shermarama: (Default)
[personal profile] shermarama
Don't say it too loud, but I think I might be getting better. I've done two (short) days of work already this week, and while I've got today off, I'm planning, and weirdly looking forward to, two more days of work for the rest of the week. Blimey.

Now, something that may or may not be related to my recovery is the progress of my overcoat. This might sound ridiculous, but let's face it, if you've ever read this LJ, you're aware that I've got Clothes Issues. All the 'November is for posting about clothes' posts at the minute are great for seeing and appreciating other people's choices, but it's making me want to join in, and at the same time reminding me that I can't. (Unless someone out there is amazingly interested in the rotation of my grand total of two currently functional pairs of trousers? No, I thought not.) I wish this was something I could put down, live in a football shirt and jeans or something and be happy, but I would actually like to be able to wear interesting clothes. It's why I'm interested in other people's, but I'm just not very good at acquiring them for myself, for a list of reasons that possibly have as much to do with my stubbornness as anything else, but that I currently have the urge to explain all over again. So, and probably mainly for my own amusement I realise, here is how my clothing experience goes:

- I refuse to pay significant amounts of money for clothes that don't fit me. I'm not saying I never wear clothes that are sort-of-get-away-able-with but not really right; I do it all the time, but only when it's things like underlayery basics, or things from charity shops. Clothes that don't fit look cheap anyway, so why pay a lot of money to look like you didn't?
- I can sometimes find things in high street shops that fit acceptably, but it requires thinking the right way about what might work, a lot of trying things on, and a good dollop of luck.
- The only things that are in this category are by their nature loose or unstructured; if they weren't, they wouldn't fit me. Fortunately I'm not averse to a batwing sleeve.
- However, don't get me started on specialist tall departments. The clothes in them seem to somehow be even more likely to be the wrong shape for me, and as a special bonus, are usually also over-priced and poor quality. The speed with which it's possible to determine that the tiny selections are all rubbish is not actually a bonus.
- (Apart from Top Shop's jeans in the era 2005-2008; them was the good times, man. But all the pairs I had wore out.)
- Putting more time into shopping does not guarantee better results. The longer I spend looking, the less optimistic I become, and having gone deliberately shopping and coming home with nothing is just depressing. These days I pretty much only ever go shopping by accident.
- Things I have gradually (but still perhaps not completely) learnt that I should never go shopping for because I can never buy ones that fit anywhere ever: shirts, jackets, and dresses.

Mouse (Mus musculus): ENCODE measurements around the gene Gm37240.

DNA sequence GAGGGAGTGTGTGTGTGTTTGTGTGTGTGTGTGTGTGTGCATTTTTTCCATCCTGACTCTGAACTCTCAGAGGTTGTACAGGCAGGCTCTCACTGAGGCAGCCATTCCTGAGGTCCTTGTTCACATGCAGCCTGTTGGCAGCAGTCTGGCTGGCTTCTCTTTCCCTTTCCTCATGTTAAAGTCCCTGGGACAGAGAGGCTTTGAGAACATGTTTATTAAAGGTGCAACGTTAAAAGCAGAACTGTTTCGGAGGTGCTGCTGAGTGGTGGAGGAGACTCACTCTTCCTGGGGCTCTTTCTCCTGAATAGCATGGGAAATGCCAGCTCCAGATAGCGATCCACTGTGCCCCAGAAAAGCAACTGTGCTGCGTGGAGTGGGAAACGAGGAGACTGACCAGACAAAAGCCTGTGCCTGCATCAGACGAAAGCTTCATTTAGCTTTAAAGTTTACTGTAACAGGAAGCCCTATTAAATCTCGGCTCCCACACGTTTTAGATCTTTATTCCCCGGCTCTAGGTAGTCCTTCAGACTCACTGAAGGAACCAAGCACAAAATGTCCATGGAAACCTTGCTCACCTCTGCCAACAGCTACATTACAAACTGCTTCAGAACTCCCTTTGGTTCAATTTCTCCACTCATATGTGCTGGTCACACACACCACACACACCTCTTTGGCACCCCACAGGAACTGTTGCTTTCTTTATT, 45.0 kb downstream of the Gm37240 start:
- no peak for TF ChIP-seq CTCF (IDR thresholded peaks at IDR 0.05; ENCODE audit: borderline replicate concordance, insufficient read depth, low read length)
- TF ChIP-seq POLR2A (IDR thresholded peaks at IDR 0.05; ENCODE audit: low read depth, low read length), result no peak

I sew, right? Sewing must help. Sewing goes like this:
- Putting time and effort into sewing patterns I know work results directly in me owning clothes that fit me. Hooray!
- The list of patterns I have that I know I can make work include: trousers, jeans, fleeces and other loose / jersey / studentlike tops.
- Putting time into patterns I'm not sure work, and then not having them work after all, is really depressing. See the rant about the Vogue sack a few weeks ago.
- Things I have tried and know I can't make: shirts and dresses. I have never even gathered the nerve to try a jacket.

Thus I remain, at the age of 36, mostly dressed like a student. The things I can't make are the same as the things I can't buy, and it's no co-incidence. These are things where accurate fitting and shaping are most essential, and where my shape deviates most from the standard. Sewing patterns don't fit me in the way that pre-made clothes don't, and while it's entirely possible to alter patterns to fit, it's a task I have not found easy. I've tried it with shirts in the past and have made something that's part of the way there, but still not right. My most recent plans to alter a man's shirt pattern have stalled because of a problem with the grain in the back; I suspect the single thing that would help me most is looking at something existing that fits me for comparison, but... there aren't any. Anywhere.

So. I bought the pattern for an overcoat in 2009, not long before leaving London, and have been working on it in gradual fits and starts ever since. The process of altering the pattern, or rather becoming confident that the alterations were at all correct, is what's taken most of the time. After being able to check it on the paper-tape dummy at the end of this summer, and make a few more modifications, I reached the point where it was worth making up a muslin. The muslin revealed some more issues to do with the arms and armscye, but it also enabled the fixing of them.